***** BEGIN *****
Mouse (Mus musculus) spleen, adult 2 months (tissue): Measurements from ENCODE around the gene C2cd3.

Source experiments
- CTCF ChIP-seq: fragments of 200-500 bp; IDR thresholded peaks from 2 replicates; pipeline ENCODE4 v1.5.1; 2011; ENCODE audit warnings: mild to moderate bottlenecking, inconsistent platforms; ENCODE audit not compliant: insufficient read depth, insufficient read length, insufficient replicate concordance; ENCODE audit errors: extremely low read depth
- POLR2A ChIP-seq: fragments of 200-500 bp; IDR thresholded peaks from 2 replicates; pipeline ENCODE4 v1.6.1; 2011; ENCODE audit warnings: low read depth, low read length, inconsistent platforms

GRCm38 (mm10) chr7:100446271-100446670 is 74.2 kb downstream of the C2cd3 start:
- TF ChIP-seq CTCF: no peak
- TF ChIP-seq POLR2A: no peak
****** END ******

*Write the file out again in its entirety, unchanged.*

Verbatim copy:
Mouse (Mus musculus) spleen, adult 2 months (tissue): Measurements from ENCODE around the gene C2cd3.

Source experiments
- CTCF ChIP-seq: fragments of 200-500 bp; IDR thresholded peaks from 2 replicates; pipeline ENCODE4 v1.5.1; 2011; ENCODE audit warnings: mild to moderate bottlenecking, inconsistent platforms; ENCODE audit not compliant: insufficient read depth, insufficient read length, insufficient replicate concordance; ENCODE audit errors: extremely low read depth
- POLR2A ChIP-seq: fragments of 200-500 bp; IDR thresholded peaks from 2 replicates; pipeline ENCODE4 v1.6.1; 2011; ENCODE audit warnings: low read depth, low read length, inconsistent platforms

GRCm38 (mm10) chr7:100446271-100446670 is 74.2 kb downstream of the C2cd3 start:
- TF ChIP-seq CTCF: no peak
- TF ChIP-seq POLR2A: no peak